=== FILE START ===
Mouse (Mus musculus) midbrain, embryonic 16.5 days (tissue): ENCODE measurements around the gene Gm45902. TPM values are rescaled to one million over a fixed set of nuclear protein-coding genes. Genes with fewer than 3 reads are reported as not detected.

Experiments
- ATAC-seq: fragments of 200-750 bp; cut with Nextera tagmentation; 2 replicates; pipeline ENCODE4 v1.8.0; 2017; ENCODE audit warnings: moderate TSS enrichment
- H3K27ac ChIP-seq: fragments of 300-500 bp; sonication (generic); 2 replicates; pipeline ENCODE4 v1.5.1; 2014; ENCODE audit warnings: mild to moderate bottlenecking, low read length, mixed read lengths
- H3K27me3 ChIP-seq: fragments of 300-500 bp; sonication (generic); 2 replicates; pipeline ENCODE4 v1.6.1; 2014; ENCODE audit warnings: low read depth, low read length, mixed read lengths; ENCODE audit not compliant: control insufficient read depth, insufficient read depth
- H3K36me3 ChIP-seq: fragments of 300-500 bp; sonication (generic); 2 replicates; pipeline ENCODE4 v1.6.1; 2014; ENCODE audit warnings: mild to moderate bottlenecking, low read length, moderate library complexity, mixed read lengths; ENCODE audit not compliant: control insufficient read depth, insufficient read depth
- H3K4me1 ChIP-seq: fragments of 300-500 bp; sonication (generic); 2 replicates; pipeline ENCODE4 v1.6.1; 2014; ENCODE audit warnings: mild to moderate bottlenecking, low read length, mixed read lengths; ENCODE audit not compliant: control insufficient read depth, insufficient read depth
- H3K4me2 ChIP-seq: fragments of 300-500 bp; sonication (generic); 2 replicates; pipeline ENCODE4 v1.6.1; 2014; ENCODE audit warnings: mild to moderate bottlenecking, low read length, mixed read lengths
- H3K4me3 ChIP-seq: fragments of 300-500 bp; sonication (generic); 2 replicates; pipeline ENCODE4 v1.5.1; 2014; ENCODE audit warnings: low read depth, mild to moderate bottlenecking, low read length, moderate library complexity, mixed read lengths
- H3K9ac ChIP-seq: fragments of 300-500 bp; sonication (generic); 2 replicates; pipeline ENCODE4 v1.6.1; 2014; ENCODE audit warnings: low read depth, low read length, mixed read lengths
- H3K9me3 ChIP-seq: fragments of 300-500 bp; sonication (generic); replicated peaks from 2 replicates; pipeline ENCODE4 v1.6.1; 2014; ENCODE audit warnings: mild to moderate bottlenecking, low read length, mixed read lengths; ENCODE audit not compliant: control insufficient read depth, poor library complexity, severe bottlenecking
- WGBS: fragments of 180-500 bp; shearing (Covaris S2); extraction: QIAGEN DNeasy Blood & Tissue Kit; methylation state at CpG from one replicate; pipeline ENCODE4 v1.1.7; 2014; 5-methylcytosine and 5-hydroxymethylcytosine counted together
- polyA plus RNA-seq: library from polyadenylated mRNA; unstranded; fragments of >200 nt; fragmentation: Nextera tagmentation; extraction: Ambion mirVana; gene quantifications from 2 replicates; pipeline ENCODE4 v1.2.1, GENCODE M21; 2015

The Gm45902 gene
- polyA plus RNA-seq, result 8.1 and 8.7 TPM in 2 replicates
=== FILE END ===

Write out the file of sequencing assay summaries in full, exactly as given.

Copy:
Mouse (Mus musculus) midbrain, embryonic 16.5 days (tissue): ENCODE measurements around the gene Gm45902. TPM values are rescaled to one million over a fixed set of nuclear protein-coding genes. Genes with fewer than 3 reads are reported as not detected.

Experiments
- ATAC-seq: fragments of 200-750 bp; cut with Nextera tagmentation; 2 replicates; pipeline ENCODE4 v1.8.0; 2017; ENCODE audit warnings: moderate TSS enrichment
- H3K27ac ChIP-seq: fragments of 300-500 bp; sonication (generic); 2 replicates; pipeline ENCODE4 v1.5.1; 2014; ENCODE audit warnings: mild to moderate bottlenecking, low read length, mixed read lengths
- H3K27me3 ChIP-seq: fragments of 300-500 bp; sonication (generic); 2 replicates; pipeline ENCODE4 v1.6.1; 2014; ENCODE audit warnings: low read depth, low read length, mixed read lengths; ENCODE audit not compliant: control insufficient read depth, insufficient read depth
- H3K36me3 ChIP-seq: fragments of 300-500 bp; sonication (generic); 2 replicates; pipeline ENCODE4 v1.6.1; 2014; ENCODE audit warnings: mild to moderate bottlenecking, low read length, moderate library complexity, mixed read lengths; ENCODE audit not compliant: control insufficient read depth, insufficient read depth
- H3K4me1 ChIP-seq: fragments of 300-500 bp; sonication (generic); 2 replicates; pipeline ENCODE4 v1.6.1; 2014; ENCODE audit warnings: mild to moderate bottlenecking, low read length, mixed read lengths; ENCODE audit not compliant: control insufficient read depth, insufficient read depth
- H3K4me2 ChIP-seq: fragments of 300-500 bp; sonication (generic); 2 replicates; pipeline ENCODE4 v1.6.1; 2014; ENCODE audit warnings: mild to moderate bottlenecking, low read length, mixed read lengths
- H3K4me3 ChIP-seq: fragments of 300-500 bp; sonication (generic); 2 replicates; pipeline ENCODE4 v1.5.1; 2014; ENCODE audit warnings: low read depth, mild to moderate bottlenecking, low read length, moderate library complexity, mixed read lengths
- H3K9ac ChIP-seq: fragments of 300-500 bp; sonication (generic); 2 replicates; pipeline ENCODE4 v1.6.1; 2014; ENCODE audit warnings: low read depth, low read length, mixed read lengths
- H3K9me3 ChIP-seq: fragments of 300-500 bp; sonication (generic); replicated peaks from 2 replicates; pipeline ENCODE4 v1.6.1; 2014; ENCODE audit warnings: mild to moderate bottlenecking, low read length, mixed read lengths; ENCODE audit not compliant: control insufficient read depth, poor library complexity, severe bottlenecking
- WGBS: fragments of 180-500 bp; shearing (Covaris S2); extraction: QIAGEN DNeasy Blood & Tissue Kit; methylation state at CpG from one replicate; pipeline ENCODE4 v1.1.7; 2014; 5-methylcytosine and 5-hydroxymethylcytosine counted together
- polyA plus RNA-seq: library from polyadenylated mRNA; unstranded; fragments of >200 nt; fragmentation: Nextera tagmentation; extraction: Ambion mirVana; gene quantifications from 2 replicates; pipeline ENCODE4 v1.2.1, GENCODE M21; 2015

The Gm45902 gene
- polyA plus RNA-seq, result 8.1 and 8.7 TPM in 2 replicates